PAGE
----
In a markedly short meeting by Oak Bluffs standards, selectmen on Tuesday breezed through a wide variety of hot topics including the growing likelihood of an override for next year’s budget — the first in six years — and plans for emergency repairs to a 30-ton retaining wall that collapsed along Sea View avenue last month.

Plans for the collapsed retaining wall drew darts from Nancy Phillips, who complained that officials had focused their efforts on a plan that would negate another proposal for the revitalization of the town waterfront.

Ms. Phillips is the former co-chairman of the Boardwalk to Beach task force, the group tasked with developing a plan for land-side improvements to the approximately one- mile stretch of sand from Farm Pond to the North Bluffs.

The group helped to draft a 35-page report entitled the Sea View Revitalization Concept Master Plan, which recommends a wide range of improvements including the installation of new railing along the beach, new walkways down to the shoreline, a new viewing pagoda opposite Samoset avenue, and new light fixtures and recycling bins. The total cost is estimated at $2.7 million.

An integral part of that plan was to make improvements to the old snack shack at the foot of the town beach, adjacent to the area where the retaining wall collapsed on Feb. 20. Members of the boardwalk to beach group had discussed an ambitious timetable for the plans; they had hoped to have a funding article on the warrant of the upcoming town meeting and start making some improvements this spring.

Last week, the conservation committee hosted an emergency meeting at town hall to discuss plans to repair the collapsed wall that was attended by selectmen, conservation commissioners, town staff and finance officials. Although officials did not choose or focus on one particular plan, there was discussion about building out the beach slopes that would require the snack shack to be removed.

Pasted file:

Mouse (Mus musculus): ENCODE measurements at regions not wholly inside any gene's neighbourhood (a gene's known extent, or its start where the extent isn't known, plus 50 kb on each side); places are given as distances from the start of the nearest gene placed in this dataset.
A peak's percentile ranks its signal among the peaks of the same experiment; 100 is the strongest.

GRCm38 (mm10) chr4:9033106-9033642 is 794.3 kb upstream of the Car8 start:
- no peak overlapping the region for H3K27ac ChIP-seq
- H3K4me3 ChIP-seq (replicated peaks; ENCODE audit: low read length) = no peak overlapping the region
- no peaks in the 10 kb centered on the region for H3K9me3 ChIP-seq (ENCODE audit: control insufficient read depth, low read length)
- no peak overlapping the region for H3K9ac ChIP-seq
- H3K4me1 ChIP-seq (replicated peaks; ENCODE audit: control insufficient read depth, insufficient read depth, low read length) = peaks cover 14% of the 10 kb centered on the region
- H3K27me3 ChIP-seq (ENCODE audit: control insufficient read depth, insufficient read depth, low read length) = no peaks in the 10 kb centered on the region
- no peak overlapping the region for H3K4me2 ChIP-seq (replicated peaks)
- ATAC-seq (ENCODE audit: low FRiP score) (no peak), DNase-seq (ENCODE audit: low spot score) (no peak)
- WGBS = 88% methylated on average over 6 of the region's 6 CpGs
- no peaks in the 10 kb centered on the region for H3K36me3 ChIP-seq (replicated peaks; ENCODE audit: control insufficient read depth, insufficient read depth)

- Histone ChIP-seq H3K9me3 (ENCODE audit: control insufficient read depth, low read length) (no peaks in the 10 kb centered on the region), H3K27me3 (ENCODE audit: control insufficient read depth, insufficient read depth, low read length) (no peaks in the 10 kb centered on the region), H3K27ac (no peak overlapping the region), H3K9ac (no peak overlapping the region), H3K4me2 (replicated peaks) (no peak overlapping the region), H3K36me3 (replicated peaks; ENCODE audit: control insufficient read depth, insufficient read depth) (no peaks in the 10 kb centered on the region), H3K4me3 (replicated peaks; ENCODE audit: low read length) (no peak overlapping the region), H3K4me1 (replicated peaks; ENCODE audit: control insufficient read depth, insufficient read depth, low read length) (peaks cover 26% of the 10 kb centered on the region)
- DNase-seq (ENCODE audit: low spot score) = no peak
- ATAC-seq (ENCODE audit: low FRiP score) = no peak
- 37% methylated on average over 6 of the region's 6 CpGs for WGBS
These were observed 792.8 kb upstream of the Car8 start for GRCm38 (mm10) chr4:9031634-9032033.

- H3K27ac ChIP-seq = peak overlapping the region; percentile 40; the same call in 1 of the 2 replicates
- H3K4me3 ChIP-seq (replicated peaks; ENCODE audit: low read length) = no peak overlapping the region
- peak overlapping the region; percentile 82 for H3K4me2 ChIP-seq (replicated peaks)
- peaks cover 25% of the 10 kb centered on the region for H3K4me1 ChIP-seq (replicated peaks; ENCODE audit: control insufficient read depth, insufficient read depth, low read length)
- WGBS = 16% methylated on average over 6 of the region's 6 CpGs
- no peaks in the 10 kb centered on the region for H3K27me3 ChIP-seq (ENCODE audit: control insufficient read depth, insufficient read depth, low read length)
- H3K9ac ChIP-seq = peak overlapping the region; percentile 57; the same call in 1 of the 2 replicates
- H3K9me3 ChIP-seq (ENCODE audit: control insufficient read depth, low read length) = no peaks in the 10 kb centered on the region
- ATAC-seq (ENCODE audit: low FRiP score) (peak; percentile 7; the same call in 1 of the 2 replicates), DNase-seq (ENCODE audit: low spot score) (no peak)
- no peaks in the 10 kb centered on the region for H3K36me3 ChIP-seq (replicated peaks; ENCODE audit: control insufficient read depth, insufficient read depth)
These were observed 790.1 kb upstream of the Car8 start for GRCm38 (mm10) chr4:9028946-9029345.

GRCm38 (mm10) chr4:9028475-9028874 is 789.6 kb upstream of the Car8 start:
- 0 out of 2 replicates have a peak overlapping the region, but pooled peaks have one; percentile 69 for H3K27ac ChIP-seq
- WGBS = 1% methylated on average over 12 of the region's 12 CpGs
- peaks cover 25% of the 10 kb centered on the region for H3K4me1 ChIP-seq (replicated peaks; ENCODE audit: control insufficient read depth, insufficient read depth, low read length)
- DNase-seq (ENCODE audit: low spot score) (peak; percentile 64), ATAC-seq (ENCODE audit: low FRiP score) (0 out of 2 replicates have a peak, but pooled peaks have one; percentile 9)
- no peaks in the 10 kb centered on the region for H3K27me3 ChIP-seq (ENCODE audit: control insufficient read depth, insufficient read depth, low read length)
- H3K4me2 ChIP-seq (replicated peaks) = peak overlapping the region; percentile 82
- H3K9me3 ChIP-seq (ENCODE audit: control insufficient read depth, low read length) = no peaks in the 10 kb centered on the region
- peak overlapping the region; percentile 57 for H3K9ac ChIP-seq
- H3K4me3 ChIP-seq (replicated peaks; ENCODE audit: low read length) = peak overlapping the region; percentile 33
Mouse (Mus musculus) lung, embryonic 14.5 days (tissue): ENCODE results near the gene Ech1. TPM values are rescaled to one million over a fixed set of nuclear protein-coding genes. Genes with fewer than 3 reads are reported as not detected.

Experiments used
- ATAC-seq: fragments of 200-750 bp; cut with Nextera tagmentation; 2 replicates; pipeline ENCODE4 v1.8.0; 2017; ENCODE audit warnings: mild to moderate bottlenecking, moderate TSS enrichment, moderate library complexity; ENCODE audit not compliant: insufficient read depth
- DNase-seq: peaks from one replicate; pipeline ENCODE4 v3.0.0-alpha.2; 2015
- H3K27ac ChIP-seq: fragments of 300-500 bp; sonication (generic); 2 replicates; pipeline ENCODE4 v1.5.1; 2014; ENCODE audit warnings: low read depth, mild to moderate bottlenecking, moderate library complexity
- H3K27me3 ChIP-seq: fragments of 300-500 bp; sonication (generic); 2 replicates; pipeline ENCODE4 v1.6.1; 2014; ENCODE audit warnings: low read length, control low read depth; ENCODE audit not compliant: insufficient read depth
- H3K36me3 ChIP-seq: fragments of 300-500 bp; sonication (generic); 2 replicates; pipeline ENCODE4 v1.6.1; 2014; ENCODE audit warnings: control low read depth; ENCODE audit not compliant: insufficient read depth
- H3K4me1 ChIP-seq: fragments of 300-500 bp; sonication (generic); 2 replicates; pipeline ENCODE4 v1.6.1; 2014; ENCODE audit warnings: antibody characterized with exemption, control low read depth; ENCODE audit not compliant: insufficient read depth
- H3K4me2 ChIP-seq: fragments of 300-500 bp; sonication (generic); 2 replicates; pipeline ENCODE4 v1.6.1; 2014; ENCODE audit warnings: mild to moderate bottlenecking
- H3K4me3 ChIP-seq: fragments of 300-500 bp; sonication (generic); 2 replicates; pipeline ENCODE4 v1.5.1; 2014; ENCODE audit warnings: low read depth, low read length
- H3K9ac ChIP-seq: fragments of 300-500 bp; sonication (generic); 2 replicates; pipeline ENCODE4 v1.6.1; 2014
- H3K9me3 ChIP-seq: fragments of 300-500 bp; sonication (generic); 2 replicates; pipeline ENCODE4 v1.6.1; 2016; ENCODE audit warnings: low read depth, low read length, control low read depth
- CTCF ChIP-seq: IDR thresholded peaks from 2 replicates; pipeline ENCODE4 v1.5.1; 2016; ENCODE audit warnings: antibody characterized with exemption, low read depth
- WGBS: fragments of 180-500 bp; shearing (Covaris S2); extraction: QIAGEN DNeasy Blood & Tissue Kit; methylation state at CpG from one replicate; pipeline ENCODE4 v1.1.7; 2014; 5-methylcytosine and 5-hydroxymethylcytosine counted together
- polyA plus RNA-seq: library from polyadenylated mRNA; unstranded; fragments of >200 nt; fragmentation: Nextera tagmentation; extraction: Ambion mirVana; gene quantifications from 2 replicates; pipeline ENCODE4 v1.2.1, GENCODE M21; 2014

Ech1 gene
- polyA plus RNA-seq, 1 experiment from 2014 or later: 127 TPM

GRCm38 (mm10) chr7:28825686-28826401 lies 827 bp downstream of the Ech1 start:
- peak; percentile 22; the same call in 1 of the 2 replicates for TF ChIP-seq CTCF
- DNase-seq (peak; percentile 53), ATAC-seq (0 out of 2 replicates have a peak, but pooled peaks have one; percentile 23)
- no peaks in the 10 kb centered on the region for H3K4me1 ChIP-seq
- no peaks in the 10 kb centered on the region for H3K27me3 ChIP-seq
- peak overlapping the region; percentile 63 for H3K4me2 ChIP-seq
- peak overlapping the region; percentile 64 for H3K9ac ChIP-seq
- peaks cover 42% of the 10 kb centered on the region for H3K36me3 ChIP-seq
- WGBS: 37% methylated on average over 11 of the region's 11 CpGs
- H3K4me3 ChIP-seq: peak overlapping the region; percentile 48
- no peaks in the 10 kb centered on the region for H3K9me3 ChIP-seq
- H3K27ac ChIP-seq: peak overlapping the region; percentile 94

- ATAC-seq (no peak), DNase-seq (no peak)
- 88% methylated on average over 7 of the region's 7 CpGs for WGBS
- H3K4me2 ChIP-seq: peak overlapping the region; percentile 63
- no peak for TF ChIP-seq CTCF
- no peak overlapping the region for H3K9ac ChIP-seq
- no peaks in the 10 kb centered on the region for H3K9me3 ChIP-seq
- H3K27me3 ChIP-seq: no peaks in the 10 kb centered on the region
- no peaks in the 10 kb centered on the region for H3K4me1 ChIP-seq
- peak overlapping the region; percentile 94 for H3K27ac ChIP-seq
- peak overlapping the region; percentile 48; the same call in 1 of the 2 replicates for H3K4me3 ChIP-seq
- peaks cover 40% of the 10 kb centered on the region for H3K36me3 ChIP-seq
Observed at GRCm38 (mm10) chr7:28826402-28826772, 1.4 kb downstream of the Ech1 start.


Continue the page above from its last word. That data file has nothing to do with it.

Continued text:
Ms. Phillips said at Tuesday’s meeting she felt the conservation commission was not sharing information with the Boardwalk to Beach task force. “Can you ask the conservation commission to share the information they have with us . . . I don’t think they’re being forthright,” she said.

Town administrator Michael Dutton said officials had not decided upon any one plan but they must act quickly to shore up the town waterfront. In the weeks following the collapse, the sidewalk along Sea View avenue has sloped and new cracks have appeared along the roadway.

Mr. Dutton said any plans for repairs will likely include the removal of the snack shack building.

“As part of the long-term repairs, it is likely [the removal of the shack] will have to happen. The seawall behind the structure is compromised ... it’s not safe.

Mr. Dutton also said there is a perception around town that officials may be putting the cart in front of the horse by moving forward with plans for land-side improvements when the infrastructure of the waterfront is threatening to collapse. He estimated the long-term costs of shoring up the wall may be between $50,000 and $70,000.

Ms. Phillips cited a plan distributed at last week’s meeting by the conservation commission calling for the use of gabion baskets. These baskets are filled with earth or sand and are commonly used to stabilize waterfronts against erosion; they are especially useful for rebuilding beaches because of their modularity and ability to be stacked in various shapes, as well as their ability to gather and collect sand.

The tentative plans call for building a gradually sloping bank, anchored by these gabion baskets and concrete rubble fill that are then covered with sand. The whole area would then be fortified by planting vegetation, which would help to create a natural coastal dune system.